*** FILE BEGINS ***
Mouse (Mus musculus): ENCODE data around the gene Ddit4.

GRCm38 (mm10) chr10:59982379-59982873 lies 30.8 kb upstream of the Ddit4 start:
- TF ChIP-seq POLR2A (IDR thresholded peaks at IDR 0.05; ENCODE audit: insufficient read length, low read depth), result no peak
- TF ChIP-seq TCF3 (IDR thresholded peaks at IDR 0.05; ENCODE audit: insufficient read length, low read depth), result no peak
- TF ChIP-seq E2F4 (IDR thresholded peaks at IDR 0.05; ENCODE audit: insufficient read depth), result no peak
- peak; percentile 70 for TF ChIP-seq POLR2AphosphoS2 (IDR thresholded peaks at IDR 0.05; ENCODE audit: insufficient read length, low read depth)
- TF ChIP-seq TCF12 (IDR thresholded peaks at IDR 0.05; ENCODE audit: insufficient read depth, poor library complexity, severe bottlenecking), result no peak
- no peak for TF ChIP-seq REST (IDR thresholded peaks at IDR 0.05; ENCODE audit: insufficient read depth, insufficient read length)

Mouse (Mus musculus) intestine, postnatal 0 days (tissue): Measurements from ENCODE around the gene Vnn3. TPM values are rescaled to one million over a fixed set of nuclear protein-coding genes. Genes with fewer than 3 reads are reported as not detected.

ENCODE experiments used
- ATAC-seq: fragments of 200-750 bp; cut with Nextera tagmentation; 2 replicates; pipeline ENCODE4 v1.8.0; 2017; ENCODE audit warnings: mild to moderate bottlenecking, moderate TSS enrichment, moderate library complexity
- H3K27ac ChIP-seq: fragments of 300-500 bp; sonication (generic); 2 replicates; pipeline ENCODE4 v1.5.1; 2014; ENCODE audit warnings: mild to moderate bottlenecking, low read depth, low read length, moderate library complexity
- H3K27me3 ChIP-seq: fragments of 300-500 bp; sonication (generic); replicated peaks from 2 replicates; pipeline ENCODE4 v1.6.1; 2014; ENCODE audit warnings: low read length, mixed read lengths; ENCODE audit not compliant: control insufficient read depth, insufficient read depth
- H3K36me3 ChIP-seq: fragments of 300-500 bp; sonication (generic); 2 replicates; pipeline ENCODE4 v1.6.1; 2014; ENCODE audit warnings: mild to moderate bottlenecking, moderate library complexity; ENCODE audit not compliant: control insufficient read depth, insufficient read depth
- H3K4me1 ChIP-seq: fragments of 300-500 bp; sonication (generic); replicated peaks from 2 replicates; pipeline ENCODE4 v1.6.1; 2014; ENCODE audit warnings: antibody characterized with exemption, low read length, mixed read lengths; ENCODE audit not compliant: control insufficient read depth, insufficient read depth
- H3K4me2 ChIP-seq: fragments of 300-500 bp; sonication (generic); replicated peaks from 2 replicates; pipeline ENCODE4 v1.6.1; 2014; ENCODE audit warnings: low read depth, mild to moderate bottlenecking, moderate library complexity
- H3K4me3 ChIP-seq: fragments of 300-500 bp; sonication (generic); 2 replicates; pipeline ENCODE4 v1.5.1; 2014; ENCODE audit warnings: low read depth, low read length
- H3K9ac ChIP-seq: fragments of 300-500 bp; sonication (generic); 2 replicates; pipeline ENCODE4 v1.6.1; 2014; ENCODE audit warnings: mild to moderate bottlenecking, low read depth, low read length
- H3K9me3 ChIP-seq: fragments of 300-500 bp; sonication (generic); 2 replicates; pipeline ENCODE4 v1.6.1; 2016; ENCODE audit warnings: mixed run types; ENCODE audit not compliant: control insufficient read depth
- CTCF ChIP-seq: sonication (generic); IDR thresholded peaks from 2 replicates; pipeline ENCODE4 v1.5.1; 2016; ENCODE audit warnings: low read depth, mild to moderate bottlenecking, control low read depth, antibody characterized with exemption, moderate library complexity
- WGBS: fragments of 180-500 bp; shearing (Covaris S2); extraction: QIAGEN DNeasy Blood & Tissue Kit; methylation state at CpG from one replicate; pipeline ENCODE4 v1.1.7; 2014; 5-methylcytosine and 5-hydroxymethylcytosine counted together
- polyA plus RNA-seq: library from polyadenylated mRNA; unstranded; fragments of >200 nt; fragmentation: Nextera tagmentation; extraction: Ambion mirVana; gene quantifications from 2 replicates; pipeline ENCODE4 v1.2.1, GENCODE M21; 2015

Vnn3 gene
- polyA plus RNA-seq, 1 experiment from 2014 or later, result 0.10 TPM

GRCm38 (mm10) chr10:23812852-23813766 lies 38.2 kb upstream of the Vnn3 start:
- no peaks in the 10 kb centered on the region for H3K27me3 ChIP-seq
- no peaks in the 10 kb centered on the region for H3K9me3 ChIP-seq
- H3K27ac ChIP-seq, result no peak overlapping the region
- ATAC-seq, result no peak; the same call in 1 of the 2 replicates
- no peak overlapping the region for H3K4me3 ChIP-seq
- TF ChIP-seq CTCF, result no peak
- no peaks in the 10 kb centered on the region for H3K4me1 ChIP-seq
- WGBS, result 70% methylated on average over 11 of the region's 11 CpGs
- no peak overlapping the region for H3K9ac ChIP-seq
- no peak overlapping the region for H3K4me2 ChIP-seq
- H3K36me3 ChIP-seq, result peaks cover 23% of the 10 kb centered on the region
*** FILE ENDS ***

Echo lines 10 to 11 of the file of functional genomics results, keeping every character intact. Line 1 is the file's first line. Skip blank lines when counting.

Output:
ENCODE experiments used
- ATAC-seq: fragments of 200-750 bp; cut with Nextera tagmentation; 2 replicates; pipeline ENCODE4 v1.8.0; 2017; ENCODE audit warnings: mild to moderate bottlenecking, moderate TSS enrichment, moderate library complexity